Republicans need to be honest with themselves and the public: If they want medicine to be truly free-market, then they have to be willing to let the next man or woman they find lying unconscious in the street remain there and die. In a truly free market, we cannot treat someone — and charge someone — without their consent and against their will. If we believe, however, that those lying there in their most vulnerable moments deserve a shot, then we need to push forward with the idea that health care, at its core, must be designed around a caring system that serves all people fairly
And the Rules Committee itself puts Nahvi forward as a Medicare for All supporter:
Next week the Rules Committee will be holding an historic hearing on #MedicareForAll, & Dr. Nahvi is one of our expert witnesses. He's a strong advocate for high-quality universal coverage & #MedicareForAll – we are looking forward to his testimony! pic.twitter.com/S8JIm57iSn
— House Committee on Rules (@RulesDemocrats) April 24, 2019
(Although they slip in “high quality universal coverage,” whatever that means.) The Now This video, like Nahvi’s editorial, appears to be from 2017 (as does this article, from the Guardian, which also does not mention single payer or Medicare for All). Since it’s from 2017, and this is 2019, Nahvi cannot be said to support HR1384.)
We can sum up the views of the witnesses in the form of a table:
|Witness||Supports Medicare for All||Supports HR1384|
|Dr. Sara Collins|
|Dr. Doris Browne||?||?|
|Dr. Farzon Nahvi||X||?|
|Ms. Grace-Marie Turner|
|Dr. Charles Blahous|
* Barkan was added a day after the initial list of witnesses; see the UPDATE at the end of the post.
At this point, it’s worth noting the witnesses from the last time liberal Democrats tackled health care, in 2009. NEJM editor-in-chief Dr. Marcia Angell:
Next Tuesday's #MedicareForAll hearings remind us of the 2009 hearings in which former @NEJM editor-in-chief Dr. Marcia Angell declared, "the only way to provide universal coverage and to control costs is to adopt a nonprofit #SinglePayer system." #TBT https://t.co/fmMrmK6K9u
— PNHP (@PNHP) April 25, 2019
PNHP board advisor Dr. Walter Tsou:
#TBT to the last time Congress held hearings on #MedicareForAll (in 2009) and PNHP board adviser Dr. Walter Tsou testified that "#SinglePayer is the only reform that can control health care costs." https://t.co/QNbk7SR2Eo
— PNHP (@PNHP) April 25, 2019
Yet, this go-round, there are no single payer subject matter experts whatever, and no supporters [with Barkan, I think, one; see UPDATE below –lambert] of the bill which is supposedly the subject of the hearing. What could have led to such a seemingly paradoxical result? The Rules Committee is “The Speaker’s Commmittee,” and that’s what the Speaker wants. HuffPo explains:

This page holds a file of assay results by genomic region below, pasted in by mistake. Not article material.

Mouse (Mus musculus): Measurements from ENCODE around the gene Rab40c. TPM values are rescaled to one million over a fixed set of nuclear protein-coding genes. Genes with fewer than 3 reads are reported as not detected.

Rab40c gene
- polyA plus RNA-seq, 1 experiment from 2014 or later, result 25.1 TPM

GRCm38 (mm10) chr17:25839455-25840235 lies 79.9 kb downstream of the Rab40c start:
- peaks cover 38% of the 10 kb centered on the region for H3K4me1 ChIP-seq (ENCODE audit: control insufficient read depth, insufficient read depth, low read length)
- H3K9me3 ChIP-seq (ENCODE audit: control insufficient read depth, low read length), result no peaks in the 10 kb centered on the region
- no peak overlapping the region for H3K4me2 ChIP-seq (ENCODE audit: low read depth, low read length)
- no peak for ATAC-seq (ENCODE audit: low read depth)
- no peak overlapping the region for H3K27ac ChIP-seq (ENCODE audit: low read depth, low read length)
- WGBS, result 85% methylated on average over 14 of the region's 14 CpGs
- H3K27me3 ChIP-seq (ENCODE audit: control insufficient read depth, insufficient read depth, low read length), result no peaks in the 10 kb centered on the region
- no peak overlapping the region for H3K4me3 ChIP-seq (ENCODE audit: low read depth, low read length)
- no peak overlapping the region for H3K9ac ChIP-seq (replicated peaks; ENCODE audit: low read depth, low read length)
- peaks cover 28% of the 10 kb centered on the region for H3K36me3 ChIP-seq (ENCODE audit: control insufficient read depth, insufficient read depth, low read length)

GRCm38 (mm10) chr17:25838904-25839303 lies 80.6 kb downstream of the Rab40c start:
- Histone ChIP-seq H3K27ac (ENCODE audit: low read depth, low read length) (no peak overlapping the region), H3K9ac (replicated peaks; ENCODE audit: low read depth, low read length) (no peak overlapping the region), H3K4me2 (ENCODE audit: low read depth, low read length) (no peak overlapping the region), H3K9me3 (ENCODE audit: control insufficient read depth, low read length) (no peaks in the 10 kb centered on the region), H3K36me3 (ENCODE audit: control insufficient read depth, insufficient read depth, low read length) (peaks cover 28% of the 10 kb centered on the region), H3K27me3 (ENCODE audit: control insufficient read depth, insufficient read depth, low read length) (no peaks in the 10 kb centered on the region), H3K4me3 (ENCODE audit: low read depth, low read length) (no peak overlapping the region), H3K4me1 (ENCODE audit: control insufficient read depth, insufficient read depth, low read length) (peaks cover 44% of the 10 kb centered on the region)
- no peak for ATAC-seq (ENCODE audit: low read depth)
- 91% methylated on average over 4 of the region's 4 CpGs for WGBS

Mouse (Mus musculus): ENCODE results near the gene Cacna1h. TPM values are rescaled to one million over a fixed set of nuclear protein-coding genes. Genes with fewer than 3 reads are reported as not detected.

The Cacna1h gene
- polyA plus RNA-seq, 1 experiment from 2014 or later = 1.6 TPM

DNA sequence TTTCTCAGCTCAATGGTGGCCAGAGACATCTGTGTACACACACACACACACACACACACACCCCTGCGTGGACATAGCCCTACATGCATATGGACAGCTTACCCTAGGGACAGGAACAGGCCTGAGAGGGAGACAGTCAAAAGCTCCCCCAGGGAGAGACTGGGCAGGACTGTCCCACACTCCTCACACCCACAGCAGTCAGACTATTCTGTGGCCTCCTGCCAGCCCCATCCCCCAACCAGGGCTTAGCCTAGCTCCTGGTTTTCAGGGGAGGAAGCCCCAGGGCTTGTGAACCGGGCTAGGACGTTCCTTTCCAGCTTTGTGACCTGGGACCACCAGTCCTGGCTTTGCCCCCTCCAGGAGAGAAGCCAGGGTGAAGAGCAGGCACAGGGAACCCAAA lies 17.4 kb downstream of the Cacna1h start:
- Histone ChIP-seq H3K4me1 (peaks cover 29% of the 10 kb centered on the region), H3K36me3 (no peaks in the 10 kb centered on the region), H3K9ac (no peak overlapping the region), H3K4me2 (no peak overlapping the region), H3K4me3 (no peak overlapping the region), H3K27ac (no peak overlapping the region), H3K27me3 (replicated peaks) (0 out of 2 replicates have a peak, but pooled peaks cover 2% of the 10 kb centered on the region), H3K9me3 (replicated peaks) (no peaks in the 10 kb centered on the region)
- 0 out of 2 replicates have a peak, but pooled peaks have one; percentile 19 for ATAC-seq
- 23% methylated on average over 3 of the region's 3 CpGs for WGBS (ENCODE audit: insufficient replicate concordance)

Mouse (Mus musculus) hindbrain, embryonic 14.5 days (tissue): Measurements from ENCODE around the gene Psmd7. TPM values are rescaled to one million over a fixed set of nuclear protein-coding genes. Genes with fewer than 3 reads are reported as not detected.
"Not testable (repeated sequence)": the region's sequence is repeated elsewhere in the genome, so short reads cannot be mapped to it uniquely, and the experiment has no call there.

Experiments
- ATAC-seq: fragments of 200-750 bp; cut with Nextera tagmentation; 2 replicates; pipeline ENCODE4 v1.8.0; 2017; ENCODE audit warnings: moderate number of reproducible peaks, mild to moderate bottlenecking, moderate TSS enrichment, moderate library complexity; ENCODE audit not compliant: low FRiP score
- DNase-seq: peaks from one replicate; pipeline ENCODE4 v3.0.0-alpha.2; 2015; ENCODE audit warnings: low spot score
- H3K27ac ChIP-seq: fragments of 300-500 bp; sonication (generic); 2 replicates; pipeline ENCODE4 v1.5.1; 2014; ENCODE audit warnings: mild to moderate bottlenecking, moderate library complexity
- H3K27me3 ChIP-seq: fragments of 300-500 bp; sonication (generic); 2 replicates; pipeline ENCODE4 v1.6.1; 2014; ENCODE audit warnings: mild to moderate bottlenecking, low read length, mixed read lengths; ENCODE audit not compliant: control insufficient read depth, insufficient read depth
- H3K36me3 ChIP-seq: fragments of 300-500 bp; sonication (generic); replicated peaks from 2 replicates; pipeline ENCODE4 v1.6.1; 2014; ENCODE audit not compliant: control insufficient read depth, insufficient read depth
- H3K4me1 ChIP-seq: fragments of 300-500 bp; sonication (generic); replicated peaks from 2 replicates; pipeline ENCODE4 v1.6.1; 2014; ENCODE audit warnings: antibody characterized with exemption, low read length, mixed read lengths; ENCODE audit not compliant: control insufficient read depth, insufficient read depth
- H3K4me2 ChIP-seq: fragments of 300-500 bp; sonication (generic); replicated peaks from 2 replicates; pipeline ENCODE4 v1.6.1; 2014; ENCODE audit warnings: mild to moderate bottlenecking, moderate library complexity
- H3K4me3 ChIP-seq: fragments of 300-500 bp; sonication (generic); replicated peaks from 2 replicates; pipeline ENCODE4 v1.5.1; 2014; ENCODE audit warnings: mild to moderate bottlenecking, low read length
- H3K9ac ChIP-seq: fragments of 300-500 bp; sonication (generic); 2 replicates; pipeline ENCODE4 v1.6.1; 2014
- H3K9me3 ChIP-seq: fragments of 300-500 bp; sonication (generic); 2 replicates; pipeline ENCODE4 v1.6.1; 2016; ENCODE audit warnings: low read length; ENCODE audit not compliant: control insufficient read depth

It’s unclear who decided which experts would testify before the Rules Committee. Staffers on the Rules Committee say no one in leadership directly told them this person or that person couldn’t testify, but sources involved with the planning of the hearing say three criteria were applied to potential witnesses: (1) Is this person a leader of a single-payer group? If so, that person could not testify ― meaning Gaffney was out. (2) Is this person an activist? If so, they couldn’t testify. That meant people like Dr. Sanjeev Sriram, who has repeatedly advocated for Medicare for All, were ruled out. And (3) Has this person said anything negative about the Affordable Care Act?
That last requirement, implemented by House Speaker Nancy Pelosi’s top health care staffer, Wendell Primus, according to sources, is particularly an issue for some single-payer advocates, because they believe the hearing could turn into an exercise in which witnesses seem to endorse all sorts of different approaches to health care ― the ACA, a Medicare buy-in situation, and perhaps, maybe, Medicare for All.
Wowsers. If they won’t let anybody who said anything negative about ObamaCare testify, witnesses will be thin on the ground indeed!
Finally, the next hearing, which is the last scheduled one:
The first Medicare for All hearing in this congressional session will be next week on April 30 in the Rules Committee. The House Budget Committee is also supposed to hold a hearing at some point but the major panels that write legislation do not plan on hearings. @RulesDemocrats.
— Rebecca Adams (@RebeccaAdamsDC) April 23, 2019
How much you want to bet Pelosi uses PayGo to choke off #MedicareForAll in the Budget Committee — perhaps under whatever rule the “the Speaker’s Committee” devises for HR1384’s speedy dispatch? As I have often said, I believe that preventing #MedicareForAll is the #1 goal of the liberal Democrat leadership. We’ll have to see how that proves out. But as of now, it looks to me like they’re right on track!